Importance of Men's Health - Preventing the Top Threats

Importance of Men's Health: Preventing the top threats

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When it comes to monitoring and early diagnosis, men's health sometimes comes behind women's health. Evidence however reveals that, in contrast to women, men are far more likely to smoke and consume alcohol and typically lead to less balanced lifestyles. 

Men are often more likely to defer regular tests and to delay the healthcare provider's involvement for indications of a health condition. In contrast with working women, the chances of men getting a daily physician and health insurance are smaller. 

Fortunately, most of those illnesses and disorders affecting men may be avoided, or managed-if detected early. Men must acknowledge their risks and how this will benefit their overall wellbeing, and begin taking better care of their health.  

Did you know what the greatest threats to men's health are? Well, the list is notably short. Some of the most common health issues of men are- coronary disease, lung, testicular and colon cancer and osteoporosis in the later age, along with the most severe dietary complications. There is still good news; men can unquestionably reduce the risk of these common health killers by making marginal changes in their lifestyles.

Heart Disease  

There are certain risk factors for heart disease, which include:

  • High blood cholesterol levels
  • Increasing age
  • High blood pressure
  • Physical inactivity
  • Obesity
  • Cigarette smoking
  • Diabetes
  • Family history of early onset of heart disease

Nutritional implications to curtail the risk:

  • Lessen the consumption of saturated fat, which is found in high-fat dairy products and meat, and avoid trans fat, which is found in snack foods (packaged snacks), and baked goods.
  • Increase the intake of high fibre foods such as fruits, vegetables, legumes, whole grains, dry nuts, and seeds.
  • Limiting your alcohol consumption can work wonders to your health.
  • Increase in the intake of Omega 3 Fatty Acid has always benefitted a human body as it keeps the blood vessels healthy and maintains the required blood pressure in your body.

Cancer

There are certain risk factors for cancer, which include:

  • Low fibre diet
  • Excessive alcohol intake
  • High-fat diet
  • Overweight/obesity 
  • Physical inactivity

Nutritional implications to curtail the risk:

  • Lycopene is a major carotenoid in human blood, which protects against oxidative damage to lipids, proteins, and DNA. It is found in fruits and vegetables like guava, watermelon, rosehip, pink grapefruit, and also the reason behind the red colouration of tomatoes. According to research, Lycopene can prevent prostate cancer in men.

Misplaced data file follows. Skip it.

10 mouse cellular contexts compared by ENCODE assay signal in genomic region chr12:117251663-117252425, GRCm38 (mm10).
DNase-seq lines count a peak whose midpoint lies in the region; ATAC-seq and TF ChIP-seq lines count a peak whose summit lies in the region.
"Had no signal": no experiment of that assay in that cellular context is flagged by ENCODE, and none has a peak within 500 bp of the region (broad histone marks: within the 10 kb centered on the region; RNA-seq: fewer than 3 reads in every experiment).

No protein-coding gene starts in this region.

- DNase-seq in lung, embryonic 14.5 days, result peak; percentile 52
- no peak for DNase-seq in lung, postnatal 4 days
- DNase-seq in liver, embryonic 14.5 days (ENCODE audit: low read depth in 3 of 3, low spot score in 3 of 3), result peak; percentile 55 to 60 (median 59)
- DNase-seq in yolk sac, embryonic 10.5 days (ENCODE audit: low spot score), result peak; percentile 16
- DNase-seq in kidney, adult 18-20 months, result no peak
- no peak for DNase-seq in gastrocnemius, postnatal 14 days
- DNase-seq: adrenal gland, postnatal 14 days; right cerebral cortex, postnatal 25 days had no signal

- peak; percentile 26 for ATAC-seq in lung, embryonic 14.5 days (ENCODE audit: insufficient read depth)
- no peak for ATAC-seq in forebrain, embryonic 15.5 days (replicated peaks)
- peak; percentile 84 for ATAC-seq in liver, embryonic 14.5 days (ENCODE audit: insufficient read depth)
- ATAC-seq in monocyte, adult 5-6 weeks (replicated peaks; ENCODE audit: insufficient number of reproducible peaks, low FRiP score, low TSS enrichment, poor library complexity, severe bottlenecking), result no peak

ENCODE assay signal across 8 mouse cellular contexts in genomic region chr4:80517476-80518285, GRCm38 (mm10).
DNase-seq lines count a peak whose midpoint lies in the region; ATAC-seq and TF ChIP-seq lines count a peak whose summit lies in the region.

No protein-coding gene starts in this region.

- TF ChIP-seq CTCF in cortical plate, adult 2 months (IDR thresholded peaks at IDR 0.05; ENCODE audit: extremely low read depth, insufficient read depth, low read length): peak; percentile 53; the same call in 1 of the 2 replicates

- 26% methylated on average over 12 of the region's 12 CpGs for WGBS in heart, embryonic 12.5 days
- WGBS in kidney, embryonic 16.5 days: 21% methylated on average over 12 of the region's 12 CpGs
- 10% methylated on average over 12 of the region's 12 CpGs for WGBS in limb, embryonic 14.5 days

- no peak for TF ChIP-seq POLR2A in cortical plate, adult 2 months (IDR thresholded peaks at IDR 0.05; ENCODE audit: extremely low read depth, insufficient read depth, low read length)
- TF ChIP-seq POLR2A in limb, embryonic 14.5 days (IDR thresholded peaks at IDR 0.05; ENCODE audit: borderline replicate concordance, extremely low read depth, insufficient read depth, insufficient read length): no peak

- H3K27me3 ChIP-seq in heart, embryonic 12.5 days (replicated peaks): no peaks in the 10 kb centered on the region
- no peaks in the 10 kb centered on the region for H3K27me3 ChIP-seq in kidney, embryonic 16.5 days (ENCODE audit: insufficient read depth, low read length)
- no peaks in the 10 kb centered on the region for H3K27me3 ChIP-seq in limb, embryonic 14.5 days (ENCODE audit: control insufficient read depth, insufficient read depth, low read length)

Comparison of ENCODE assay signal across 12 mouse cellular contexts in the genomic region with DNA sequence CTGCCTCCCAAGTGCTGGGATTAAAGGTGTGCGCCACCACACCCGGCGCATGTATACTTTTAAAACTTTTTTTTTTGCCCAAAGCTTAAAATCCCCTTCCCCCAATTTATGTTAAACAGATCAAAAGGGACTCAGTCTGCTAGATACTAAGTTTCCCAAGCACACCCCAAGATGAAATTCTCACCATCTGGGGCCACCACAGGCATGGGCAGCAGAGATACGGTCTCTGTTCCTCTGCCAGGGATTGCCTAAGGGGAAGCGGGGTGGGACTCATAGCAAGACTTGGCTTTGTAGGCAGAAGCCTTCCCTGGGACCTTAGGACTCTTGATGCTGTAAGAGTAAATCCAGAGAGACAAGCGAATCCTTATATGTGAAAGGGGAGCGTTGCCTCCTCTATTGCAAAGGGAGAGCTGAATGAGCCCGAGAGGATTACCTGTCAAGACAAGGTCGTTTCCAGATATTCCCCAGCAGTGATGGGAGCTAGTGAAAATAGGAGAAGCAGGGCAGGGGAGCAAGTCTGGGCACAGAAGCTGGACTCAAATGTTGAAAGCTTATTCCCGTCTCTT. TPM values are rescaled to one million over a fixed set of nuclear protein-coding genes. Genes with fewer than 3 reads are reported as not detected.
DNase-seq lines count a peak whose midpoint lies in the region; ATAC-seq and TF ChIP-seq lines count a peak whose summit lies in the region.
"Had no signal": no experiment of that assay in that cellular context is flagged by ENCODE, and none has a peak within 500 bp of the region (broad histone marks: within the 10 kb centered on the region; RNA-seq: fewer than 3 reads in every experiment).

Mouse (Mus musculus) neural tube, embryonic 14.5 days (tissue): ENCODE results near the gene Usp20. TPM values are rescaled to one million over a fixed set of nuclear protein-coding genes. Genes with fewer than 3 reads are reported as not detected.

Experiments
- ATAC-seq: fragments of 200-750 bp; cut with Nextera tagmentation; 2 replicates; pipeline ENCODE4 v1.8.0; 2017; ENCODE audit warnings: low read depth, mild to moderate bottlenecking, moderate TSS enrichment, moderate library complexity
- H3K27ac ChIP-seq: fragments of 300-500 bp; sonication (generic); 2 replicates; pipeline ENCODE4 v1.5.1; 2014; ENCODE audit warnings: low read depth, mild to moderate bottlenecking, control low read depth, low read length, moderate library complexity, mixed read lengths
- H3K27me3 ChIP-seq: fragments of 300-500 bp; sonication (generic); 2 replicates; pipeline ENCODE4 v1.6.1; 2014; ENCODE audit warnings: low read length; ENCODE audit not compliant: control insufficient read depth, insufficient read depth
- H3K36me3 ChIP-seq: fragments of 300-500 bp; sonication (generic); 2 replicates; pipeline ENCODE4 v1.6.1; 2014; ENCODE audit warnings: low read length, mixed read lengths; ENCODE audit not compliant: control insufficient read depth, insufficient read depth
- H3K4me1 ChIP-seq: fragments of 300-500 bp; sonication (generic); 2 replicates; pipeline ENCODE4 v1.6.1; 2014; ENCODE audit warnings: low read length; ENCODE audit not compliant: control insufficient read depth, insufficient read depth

• Consumption of cruciferous vegetables, which include broccoli, cauliflower, brussels sprouts, kale, and cabbage can lower the risk of prostate cancer.
  • A high-fibre diet is equally essential for men's heart health and plays a significant role in reducing the risk of colon cancer.

Osteoporosis

Some individuals think that osteoporosis is a disease usually associated with women. However, men are at a potential risk too.

There are certain risk factors for osteoporosis, which include:

  • Family history
  • Long-term use of corticosteroid 
  • Tobacco consumption
  • Increasing age  
  • Low calcium intake
  • Physical inactivity 
  • Excessive use of soda or alcohol

Nutritional implications to curtail the risk:

  • It is recommended for men to get at least 1000mg of calcium every day. The best sources of calcium being milk, cheese, and yoghurt. For good heart health, look for low-fat and fat-free dairy products.
  • Avoiding heavy drinking because alcohol trims the chances of bone formation and intervenes with your body's capability to consume calcium.
  • Also, make sure you consult your doctor before taking any kind of vitamins or minerals in supplement form.

Stop bypassing your doctor.

Do not wait to visit a doctor until something is severely wrong. Your doctor will be your best comrade in health and disease prevention. If you have complications with your health, including high cholesterol, high blood pressure or diabetes, seek your doctor's advice. Consult the doctor if there is any preventive treatment available, such as cancer screening, vaccine and other health tests.

The Bottom Line

One thing is to consider health risks; another is to reduce the risks. Begin by selecting a healthier lifestyle. The effect may be more significant than you could realise.

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